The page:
Retiree Only Plans Q&A

 

How is a retiree-only plan defined in order to be exempt from many of ACA's mandates (and several other group health plan requirements under HIPAA)?

A retiree-only plan that is exempt from ACA's mandates for a particular plan year is defined as any group health plan (and group health insurance coverage offered in connection with a group health plan) with less than two participants who are current employees. See ERISA §732(a) and IRC §9831(a)(2).

Do all participants in the plan have to be retirees? Are non-retiree dependents allowed to be covered under a retiree-only plan?

While all participants have to be retirees, a retiree-only plan may cover non-retiree dependents of the retiree and still be considered a retiree-only plan even if the dependents are active employees of the employer in question. Dependents are considered beneficiaries, not participants.

Is the retiree-only exemption available for self-funded and insured plans?

Yes, the retiree-only exemption applies to both self-funded and insured plans. ACA technically eliminates the exemption in the Public Health Services Act (PHSA) for "plans with less than two participants who are current employees" but preserves the exemption under the parallel provisions in ERISA and the Internal Revenue Code (Code).

The PHSA is applicable to governmental plans and to issuers of insured plans.  The preamble to the ACA grandfathering Interim Final Regulation, however, confirms that the retiree-only plan exemption under ERISA and the Code has been preserved, and also provides that, even though the exemption was technically eliminated from the PHSA: (1) HHS will not enforce the requirements of HIPAA or ACA with regard to non-federal governmental retiree only plans, and (2) states are encouraged not to apply the provisions of ACA to issuers of retiree-only plans (i.e., insured plans).  75 Fed. Reg. 34538, 34540.

From which ACA mandates are retiree-only plans exempt?

Retiree-only plans are exempt from the ACA-mandated "insurance market reforms" listed below:

  • Sections 1001(5) and 10101 - No lifetime or annual dollar limits on essential benefits
  • Section 1001(5)  - Prohibition on rescission
  • Section 1001(5)  - Coverage of certain preventive health services  provided in network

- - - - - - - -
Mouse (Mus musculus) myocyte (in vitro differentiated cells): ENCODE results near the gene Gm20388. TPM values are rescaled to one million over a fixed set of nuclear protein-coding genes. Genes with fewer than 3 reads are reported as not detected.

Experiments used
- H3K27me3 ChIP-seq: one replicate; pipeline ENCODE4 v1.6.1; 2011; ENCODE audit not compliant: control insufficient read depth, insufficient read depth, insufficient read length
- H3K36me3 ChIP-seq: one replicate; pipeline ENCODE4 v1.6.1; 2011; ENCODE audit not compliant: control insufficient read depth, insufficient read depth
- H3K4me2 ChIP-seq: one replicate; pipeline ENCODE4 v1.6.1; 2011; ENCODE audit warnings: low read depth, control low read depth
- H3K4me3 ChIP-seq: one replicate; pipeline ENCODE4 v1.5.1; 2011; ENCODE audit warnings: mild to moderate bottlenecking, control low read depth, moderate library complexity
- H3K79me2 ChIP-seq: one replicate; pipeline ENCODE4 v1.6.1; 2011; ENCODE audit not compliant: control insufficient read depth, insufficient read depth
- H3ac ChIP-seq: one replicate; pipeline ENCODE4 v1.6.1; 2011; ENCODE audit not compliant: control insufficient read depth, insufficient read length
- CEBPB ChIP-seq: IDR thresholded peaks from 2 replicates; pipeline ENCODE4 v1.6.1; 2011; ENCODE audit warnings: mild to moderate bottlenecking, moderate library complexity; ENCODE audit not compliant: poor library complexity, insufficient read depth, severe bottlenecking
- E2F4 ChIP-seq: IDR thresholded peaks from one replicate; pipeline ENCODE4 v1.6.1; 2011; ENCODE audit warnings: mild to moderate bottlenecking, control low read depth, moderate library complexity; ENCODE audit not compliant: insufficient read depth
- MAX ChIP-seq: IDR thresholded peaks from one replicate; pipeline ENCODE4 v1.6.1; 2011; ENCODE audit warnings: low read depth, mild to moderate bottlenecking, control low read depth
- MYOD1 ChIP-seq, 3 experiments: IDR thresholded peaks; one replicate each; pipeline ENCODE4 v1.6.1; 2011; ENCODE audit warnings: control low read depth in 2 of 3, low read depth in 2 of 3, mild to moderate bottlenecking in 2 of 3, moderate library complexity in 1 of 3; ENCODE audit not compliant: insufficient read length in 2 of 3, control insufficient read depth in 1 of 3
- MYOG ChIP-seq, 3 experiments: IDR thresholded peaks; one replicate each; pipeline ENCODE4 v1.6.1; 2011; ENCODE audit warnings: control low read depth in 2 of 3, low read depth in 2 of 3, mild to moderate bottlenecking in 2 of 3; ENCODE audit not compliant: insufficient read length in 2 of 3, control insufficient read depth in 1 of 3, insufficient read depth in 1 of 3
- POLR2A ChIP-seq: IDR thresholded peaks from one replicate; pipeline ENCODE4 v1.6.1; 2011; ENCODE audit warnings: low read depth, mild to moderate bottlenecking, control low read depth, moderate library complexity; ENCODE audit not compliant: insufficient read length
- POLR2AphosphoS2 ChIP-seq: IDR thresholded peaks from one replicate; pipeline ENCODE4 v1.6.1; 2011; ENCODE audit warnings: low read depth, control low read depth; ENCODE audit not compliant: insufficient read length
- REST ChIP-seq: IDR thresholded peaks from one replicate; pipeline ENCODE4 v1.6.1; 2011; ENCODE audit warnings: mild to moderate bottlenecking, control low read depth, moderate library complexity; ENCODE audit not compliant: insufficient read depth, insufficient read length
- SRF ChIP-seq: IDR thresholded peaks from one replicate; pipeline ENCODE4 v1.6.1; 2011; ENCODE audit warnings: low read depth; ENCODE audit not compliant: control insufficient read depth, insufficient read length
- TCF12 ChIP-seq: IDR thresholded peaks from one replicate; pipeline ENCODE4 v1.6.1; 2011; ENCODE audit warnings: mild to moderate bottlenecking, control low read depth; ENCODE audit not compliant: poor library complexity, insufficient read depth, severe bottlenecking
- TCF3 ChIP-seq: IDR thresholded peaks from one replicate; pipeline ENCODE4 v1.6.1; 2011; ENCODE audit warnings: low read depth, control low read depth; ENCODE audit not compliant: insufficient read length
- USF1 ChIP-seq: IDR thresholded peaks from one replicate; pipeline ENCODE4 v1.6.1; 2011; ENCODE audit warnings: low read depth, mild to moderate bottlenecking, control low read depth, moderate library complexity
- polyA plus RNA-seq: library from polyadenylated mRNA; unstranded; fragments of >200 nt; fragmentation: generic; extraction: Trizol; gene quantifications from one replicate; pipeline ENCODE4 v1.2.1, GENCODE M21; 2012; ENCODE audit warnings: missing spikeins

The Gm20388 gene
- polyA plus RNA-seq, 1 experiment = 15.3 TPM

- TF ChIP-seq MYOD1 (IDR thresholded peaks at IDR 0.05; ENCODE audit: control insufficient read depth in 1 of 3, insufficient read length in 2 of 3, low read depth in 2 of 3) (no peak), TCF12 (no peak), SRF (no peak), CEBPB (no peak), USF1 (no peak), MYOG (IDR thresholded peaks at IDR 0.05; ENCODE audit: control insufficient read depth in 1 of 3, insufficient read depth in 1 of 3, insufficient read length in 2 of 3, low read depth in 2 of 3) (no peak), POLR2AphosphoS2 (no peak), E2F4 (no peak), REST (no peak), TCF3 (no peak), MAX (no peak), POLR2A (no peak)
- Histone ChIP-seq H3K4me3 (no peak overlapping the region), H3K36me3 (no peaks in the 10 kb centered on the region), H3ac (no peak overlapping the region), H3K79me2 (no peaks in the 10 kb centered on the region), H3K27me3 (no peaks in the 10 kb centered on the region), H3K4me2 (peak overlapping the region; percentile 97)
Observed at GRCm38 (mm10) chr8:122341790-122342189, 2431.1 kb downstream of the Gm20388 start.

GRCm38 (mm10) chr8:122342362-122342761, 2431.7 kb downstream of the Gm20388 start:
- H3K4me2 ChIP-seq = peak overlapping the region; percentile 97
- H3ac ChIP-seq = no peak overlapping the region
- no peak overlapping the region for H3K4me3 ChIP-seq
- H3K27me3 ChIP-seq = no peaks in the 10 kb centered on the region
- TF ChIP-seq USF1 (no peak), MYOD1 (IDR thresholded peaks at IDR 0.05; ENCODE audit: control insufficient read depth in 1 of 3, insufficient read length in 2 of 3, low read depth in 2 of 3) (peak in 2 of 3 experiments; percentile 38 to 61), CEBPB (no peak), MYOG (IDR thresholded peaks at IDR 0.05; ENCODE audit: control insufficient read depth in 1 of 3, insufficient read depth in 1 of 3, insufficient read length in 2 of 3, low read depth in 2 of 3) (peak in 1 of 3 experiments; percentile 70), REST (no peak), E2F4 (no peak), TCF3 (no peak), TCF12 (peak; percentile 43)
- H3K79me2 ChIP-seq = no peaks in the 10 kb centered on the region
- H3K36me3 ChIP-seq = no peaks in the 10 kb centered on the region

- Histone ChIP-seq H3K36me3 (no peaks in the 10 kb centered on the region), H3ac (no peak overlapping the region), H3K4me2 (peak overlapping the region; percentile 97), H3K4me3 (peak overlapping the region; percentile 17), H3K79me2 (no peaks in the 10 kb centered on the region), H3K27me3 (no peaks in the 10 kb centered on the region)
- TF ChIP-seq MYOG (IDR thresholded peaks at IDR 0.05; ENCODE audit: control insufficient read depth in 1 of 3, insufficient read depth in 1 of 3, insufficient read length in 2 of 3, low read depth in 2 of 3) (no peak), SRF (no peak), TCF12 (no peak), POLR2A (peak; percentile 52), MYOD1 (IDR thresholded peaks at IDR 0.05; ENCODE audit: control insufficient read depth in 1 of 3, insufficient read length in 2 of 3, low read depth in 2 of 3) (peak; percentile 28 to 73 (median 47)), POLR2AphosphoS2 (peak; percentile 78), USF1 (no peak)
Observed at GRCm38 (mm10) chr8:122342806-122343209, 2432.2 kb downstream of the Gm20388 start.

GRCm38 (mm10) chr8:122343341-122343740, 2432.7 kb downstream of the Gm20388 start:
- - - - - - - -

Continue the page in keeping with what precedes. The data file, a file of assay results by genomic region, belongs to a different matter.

• Section 1001(5)  - Extension of dependent coverage
  • Section 1001(5)  - Development and utilization of uniform explanation of coverage documents and standardized definitions (Summary of Benefits and Coverage)
  • Section 1001(5)  - Provision of additional information
  • Section 1001(5)  - Prohibition on discrimination in favor of highly compensated individuals for insured plans
  • Section 1001(5)  - Ensuring the quality of care reporting
  • Section 1001(5) 8 - Medical loss ratio requirements
  • Section 1001(5)  - Required appeals process and various requirements in the claims and appeals rules
  • Section 1001(5)  - Patient protections (choice of provider, emergency services requirements)
  • Section 1003 - Rate review
  • Section 1201 - Prohibition of preexisting condition exclusions or other discrimination based on health status for children under age 19
  • Section 1201 - Restrictions on what criteria can be used in rating and rate band limits
  • Section 1201 - Guaranteed issue
  • Section 1201 - Guaranteed renewability
  • Section 1201 - Prohibiting discrimination against individual participants and beneficiaries based on health status
  • Section 1201 - Non-discrimination towards health care providers
  • Section 1201 - Cost-sharing requirements and essential benefit requirements
  • Sections  1201 and 10103  - Prohibition on waiting periods of more than 90 days
  • Section 10103 - Coverage for individuals participating in approved clinical trials

Retiree-only plans are also exempt from the Shared Responsibility For Employer requirements (ACA §1513) and the Wellness Incentive Requirements (ACA §2507(j)).  Until further guidance is provided, we believe health insurance issuers of insured retiree-only plans are also exempt from the transparency requirements (ACA§ 1311(e)(3))

With what sections of the ACA are retiree-only plans required to comply?

Retiree-only plans are required to comply with the following ACA requirements.

  • Section 1103 - Web portal reporting requirements
  • Section 1341 -  Reinsurance
  • Section 1311(e) - Risk pooling (applies to small group retiree-only plans, with the exception of grandfathered plans)
  • Section 3141 -  Reinsurance
  • Section 1342 - Risk corridors (applies to retiree-only qualified health plans)
  • Section 1343 -  Risk adjustment  (applies to small group retiree only plans)
  • Section 6301 - Research Trust Fund Health Plan Fee (PCORI)
  • Sections 9001 and 10901 - Excise tax on high-cost employer-sponsored health coverage